You are on page 1of 5

Paediatrica Indonesiana

VOLUME 52 NUMBER 3 May 2O12


Original Article
170 Paediatr Indones, Vol. 52, No. 3, May 2012
Repeat urine cultures in children with urinary tract
infection
Risky Vitria Prasetyo, Ninik Asmaningsih Soemyarso, Mohammad Sjaifullah Noer
Abstract
Background Urinary tract infections (UTIs) are the second
leading cause of infection in children, following respiratory
tract infections. Repeat urine cultures after antibiotic treatment
are routinely obtained in clinical practice to verify proof of
bacteriolo,ic cure. 1he American Academv of Pediatrics does
not recommended repeat cultures, due to increased cost and
discomfort to patients.
Objective To determine the frequency of positive repeat urine
cultures after 3 days of antibiotics in children with UTIs.
Methods We conducted a retrospective study on children
with U1ls who visited the Division of Pediatric Nephrolo,v,
Department of Child Health at Dr. Soetomo Hospital, Surabava
from Januarv 2OO6 to December 2O11. Results of repeat urine
cultures were obtained after 3 days of antibiotic treatment.
Descriptive statistics were used to analyze the data.
Results f the 779 pediatric U1l cases, repeat urine cultures
were performed in 261 (33.9') cases. f the 261 patients who
comprised our study, there were similar numbers of girls and boys
(5O.1' vs. 19.6', respectivelv). 1he mean a,e of patients was
13.9 (SD 1.59) months and 35.5' of subjects were a,ed under 1
year. In the initial urine cultures of our subjects, Escherichia coli
was the most common or,anism found, with 92 cases (31.o'),
compared to 5o cases (21.9') of Klebsiella pneumoniae and 29
cases (1O.9') of Pseudomonas aeruginosa. Repeat urine cultures
showed no bacterial ,rowth in 16o cases (63.6').
Conclusion Mostly negative repeat urine cultures will probably
obviate the need of this test in daily routine practice. [Paediatr
Indones. 2012;52:170-4].
Keywords: repeat urine culture, children, urinary
tract infection
From the Division of Nephrology, Department of Child Health,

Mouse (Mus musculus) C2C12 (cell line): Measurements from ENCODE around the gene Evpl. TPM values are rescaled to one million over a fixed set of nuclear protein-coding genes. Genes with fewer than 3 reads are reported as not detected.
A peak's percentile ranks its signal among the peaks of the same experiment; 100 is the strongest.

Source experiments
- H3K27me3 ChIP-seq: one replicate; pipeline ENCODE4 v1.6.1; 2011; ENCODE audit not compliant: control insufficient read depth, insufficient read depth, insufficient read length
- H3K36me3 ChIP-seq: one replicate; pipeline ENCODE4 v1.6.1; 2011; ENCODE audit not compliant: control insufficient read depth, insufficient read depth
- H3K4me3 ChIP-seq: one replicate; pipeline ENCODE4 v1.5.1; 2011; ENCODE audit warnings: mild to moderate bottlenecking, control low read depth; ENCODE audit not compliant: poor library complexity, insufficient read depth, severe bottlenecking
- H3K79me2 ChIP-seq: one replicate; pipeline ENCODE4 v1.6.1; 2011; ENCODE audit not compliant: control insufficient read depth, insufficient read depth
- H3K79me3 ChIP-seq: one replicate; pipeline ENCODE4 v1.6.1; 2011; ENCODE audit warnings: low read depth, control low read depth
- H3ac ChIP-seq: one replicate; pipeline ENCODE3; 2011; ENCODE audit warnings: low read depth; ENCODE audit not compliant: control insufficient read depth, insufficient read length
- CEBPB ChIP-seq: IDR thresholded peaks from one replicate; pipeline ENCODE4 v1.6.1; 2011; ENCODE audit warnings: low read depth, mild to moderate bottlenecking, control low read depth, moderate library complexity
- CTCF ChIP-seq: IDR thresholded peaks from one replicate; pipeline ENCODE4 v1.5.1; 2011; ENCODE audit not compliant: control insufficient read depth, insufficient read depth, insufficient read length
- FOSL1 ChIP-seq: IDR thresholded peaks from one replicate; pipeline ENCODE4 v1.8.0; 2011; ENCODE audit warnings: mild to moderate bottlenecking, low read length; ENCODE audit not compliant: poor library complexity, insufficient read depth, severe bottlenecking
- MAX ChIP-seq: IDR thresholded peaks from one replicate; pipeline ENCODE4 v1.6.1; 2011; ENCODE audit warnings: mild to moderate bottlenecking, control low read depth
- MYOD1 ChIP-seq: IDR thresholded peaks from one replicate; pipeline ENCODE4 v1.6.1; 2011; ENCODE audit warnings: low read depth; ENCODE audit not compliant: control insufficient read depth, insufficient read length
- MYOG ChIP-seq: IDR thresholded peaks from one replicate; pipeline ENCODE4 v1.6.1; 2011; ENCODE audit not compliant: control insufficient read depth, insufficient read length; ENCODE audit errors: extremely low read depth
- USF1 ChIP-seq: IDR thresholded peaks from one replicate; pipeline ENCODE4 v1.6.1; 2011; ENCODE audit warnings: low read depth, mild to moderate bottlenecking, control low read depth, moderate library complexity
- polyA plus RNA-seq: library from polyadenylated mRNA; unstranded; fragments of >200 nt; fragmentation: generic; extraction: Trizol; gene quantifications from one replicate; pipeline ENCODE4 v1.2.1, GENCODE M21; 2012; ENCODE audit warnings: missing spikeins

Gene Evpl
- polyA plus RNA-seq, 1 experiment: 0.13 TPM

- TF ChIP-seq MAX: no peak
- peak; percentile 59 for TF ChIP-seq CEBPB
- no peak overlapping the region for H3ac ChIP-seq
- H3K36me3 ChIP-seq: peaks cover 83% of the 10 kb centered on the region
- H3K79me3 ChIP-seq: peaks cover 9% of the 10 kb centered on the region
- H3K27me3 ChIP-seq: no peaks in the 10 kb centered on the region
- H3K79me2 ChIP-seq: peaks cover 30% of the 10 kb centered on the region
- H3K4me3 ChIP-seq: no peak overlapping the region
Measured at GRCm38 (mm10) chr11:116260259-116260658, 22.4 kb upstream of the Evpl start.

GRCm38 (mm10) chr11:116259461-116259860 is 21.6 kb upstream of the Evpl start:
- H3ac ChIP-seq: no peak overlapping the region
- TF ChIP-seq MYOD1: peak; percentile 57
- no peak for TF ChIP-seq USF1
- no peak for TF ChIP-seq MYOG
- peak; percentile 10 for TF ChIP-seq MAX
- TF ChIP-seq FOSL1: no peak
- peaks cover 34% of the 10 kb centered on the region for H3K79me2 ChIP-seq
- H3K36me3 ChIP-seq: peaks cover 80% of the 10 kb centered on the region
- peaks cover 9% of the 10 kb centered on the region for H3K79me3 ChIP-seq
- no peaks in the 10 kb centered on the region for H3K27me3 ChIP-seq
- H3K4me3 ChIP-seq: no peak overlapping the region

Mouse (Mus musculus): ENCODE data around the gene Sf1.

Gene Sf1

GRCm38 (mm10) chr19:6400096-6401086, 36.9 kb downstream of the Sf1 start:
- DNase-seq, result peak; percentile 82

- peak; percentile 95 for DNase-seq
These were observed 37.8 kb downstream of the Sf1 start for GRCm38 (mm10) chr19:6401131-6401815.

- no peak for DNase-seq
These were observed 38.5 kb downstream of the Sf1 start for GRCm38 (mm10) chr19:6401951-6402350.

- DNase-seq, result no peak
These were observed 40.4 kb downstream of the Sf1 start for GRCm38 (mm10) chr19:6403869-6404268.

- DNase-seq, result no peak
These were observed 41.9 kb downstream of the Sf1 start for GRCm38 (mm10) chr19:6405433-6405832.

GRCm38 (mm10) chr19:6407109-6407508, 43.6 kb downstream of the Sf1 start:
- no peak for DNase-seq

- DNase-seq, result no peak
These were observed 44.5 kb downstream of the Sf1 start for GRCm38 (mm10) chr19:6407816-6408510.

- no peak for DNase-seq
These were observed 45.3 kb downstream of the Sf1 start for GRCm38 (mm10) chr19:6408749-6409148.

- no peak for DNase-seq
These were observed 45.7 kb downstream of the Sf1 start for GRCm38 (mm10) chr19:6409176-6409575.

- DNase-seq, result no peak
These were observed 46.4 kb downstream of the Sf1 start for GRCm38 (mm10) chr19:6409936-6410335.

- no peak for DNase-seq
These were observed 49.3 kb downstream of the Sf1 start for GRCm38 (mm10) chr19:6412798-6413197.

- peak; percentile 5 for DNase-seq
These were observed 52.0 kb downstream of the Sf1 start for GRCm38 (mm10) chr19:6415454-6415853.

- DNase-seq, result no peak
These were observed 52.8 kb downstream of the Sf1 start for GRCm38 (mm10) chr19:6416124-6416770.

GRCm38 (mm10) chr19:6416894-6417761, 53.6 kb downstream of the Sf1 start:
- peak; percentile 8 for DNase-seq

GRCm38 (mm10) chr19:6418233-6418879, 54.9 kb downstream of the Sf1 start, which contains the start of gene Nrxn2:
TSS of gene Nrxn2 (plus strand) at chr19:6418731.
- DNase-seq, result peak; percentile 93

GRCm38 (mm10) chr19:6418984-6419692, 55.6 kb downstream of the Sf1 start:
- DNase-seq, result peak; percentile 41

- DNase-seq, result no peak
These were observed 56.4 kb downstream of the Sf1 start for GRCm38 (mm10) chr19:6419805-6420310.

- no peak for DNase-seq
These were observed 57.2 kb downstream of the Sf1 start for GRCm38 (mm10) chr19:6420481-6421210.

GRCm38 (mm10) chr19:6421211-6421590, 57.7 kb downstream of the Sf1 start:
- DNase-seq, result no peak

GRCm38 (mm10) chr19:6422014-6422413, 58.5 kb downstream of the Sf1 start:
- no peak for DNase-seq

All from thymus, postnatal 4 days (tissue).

Medical School, Airlan,,a Universitv, Dr. Soetomo Hospital, Surabava,
Indonesia.
Reprint requests to: Riskv Vitria Prasetvo, Division of Nephrolo,v,
Department of Child Health, Medical School, Airlan,,a Universitv, Dr.
Soetomo Hospital, Jalan Mavjen Prof dr Moestopo No. 6-o, Surabava
6O2o6, lndonesia. 1el. 62-31-55O16o1, lax. 62-31-55O171o. l-mail:
kikiprasetyo14@gmail.com
U
rinary tract infection (UTI) refers to
bacteriuria associated with the presence of
proliferating bacteria in the urinary tract,
causing tissue invasion and inflammation,
through infection in the renal parenchyma to the
bladder.
1,2
UTIs are the second leading cause of
infection in children, after respiratory tract infections,
with Escherichia coli as the most prevalent cause.
3-5
A high UTI prevalence of 5% among febrile children
aged between 2 and 24 months was reported by the
American Academv of Pediatrics (AAP).
2,6
The complications of pyelonephritis and
long-term kidney damage, such as renal scarring
and eventual hypertension in adulthood, are
sufficiently common to necessitate early and thorough
treatment of febrile UTIs in infants.
3,6-o
Children
with anatomic abnormalities of the urinary tract,
including hydronephrosis, posterior urethral valves,
vesicoureteral reflux, and ureteropelvic obstruction,
are thought to be predisposed to recurrent UTIs.
7
Risky Vitria Prasetyo et al: Repeat urine cultures in urinary tract infection
Paediatr Indones, Vol. 52, No. 3, May 2012 171
A relapse will rarelv occur if the urine is sterile 1O
days after treatment. The early reappearance of the
same bacterial species, or biotype/serotype of E. coli
suggests that the original pathogen was not completely
eradicated and that the patient may require a longer
period of treatment and further investigation. Most
recurrences are re-infections by a different bacterial
species.
9
The previous recommendation for children
with UTIs was to repeat urine cultures at some
point after stopping the antimicrobial agents.
This recommendation was based on the premise